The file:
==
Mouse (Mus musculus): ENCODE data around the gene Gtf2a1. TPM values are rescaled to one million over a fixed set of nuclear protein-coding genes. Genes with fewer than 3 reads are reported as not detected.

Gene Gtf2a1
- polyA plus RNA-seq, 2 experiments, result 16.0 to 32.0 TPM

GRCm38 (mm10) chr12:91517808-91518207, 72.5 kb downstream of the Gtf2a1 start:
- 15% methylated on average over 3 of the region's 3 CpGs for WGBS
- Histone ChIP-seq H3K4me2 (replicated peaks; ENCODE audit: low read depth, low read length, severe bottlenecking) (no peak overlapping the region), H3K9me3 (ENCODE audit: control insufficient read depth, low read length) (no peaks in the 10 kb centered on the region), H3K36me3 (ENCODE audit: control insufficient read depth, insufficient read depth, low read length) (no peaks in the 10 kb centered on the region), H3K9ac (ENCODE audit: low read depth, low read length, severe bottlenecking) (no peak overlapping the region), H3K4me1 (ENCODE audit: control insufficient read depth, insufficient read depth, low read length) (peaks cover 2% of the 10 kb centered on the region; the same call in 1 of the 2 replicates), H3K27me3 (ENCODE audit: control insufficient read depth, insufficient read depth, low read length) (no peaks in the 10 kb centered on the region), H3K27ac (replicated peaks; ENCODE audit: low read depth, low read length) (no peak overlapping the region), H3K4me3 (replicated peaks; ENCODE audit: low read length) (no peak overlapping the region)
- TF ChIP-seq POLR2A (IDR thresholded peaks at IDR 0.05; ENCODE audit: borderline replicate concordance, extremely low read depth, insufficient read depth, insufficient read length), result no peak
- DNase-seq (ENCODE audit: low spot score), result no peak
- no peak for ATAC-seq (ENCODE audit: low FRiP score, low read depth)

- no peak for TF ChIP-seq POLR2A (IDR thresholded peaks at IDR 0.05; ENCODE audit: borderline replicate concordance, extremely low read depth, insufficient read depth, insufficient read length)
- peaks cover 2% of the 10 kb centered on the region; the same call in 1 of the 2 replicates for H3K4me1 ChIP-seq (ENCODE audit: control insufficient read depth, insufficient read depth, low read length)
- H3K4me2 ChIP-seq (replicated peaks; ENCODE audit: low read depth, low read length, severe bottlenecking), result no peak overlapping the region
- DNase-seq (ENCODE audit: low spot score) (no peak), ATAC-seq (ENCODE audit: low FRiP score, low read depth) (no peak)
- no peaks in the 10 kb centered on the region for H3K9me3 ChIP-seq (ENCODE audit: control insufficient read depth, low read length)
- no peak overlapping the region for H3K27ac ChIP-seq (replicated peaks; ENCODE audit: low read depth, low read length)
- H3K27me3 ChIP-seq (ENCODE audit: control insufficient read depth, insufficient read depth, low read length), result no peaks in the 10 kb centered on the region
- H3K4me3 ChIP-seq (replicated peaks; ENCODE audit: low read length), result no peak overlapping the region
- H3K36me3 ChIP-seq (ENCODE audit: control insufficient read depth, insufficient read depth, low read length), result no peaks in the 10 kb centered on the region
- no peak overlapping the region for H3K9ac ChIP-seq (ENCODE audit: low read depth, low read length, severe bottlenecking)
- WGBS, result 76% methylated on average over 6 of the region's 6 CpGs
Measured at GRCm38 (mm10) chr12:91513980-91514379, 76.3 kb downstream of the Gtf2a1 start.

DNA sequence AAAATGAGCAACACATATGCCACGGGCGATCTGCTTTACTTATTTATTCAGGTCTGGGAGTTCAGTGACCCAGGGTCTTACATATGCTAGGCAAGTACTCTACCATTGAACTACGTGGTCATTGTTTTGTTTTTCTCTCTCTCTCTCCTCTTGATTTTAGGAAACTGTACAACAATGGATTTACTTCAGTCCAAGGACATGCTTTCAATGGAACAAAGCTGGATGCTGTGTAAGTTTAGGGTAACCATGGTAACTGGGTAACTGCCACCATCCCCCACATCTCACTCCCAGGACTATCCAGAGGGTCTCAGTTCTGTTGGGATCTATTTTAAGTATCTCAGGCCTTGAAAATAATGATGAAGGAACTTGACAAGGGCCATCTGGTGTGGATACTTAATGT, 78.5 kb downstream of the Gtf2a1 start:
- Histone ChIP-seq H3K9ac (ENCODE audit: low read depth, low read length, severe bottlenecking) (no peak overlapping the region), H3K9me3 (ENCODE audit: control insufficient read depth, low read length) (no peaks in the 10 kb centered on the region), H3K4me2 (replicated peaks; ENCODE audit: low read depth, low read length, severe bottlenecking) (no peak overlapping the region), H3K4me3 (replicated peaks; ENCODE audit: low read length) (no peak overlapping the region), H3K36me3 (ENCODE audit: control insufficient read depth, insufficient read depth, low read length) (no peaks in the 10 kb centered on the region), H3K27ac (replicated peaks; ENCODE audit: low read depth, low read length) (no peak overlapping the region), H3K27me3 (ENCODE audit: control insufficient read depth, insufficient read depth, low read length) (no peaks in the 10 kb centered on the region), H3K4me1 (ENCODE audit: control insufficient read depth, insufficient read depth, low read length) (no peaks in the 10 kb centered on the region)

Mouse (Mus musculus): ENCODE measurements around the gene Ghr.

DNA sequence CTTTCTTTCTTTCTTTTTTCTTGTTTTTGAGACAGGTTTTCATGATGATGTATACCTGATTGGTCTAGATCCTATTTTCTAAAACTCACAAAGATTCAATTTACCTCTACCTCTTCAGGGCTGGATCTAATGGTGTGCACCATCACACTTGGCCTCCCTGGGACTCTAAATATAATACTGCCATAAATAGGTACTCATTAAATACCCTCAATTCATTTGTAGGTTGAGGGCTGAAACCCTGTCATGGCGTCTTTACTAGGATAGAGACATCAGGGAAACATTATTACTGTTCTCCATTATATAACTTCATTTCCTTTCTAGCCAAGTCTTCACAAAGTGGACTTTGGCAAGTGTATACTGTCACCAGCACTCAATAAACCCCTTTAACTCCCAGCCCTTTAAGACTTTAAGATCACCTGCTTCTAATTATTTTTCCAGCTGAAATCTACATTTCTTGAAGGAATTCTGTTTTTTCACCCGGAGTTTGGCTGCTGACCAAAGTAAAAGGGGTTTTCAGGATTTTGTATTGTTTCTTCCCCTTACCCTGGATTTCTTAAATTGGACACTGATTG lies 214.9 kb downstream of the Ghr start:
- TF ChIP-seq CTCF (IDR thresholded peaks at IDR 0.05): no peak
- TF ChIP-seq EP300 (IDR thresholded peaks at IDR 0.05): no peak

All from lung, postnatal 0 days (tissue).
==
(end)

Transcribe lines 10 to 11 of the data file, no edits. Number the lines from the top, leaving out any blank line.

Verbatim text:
- no peak for TF ChIP-seq POLR2A (IDR thresholded peaks at IDR 0.05; ENCODE audit: borderline replicate concordance, extremely low read depth, insufficient read depth, insufficient read length)
- peaks cover 2% of the 10 kb centered on the region; the same call in 1 of the 2 replicates for H3K4me1 ChIP-seq (ENCODE audit: control insufficient read depth, insufficient read depth, low read length)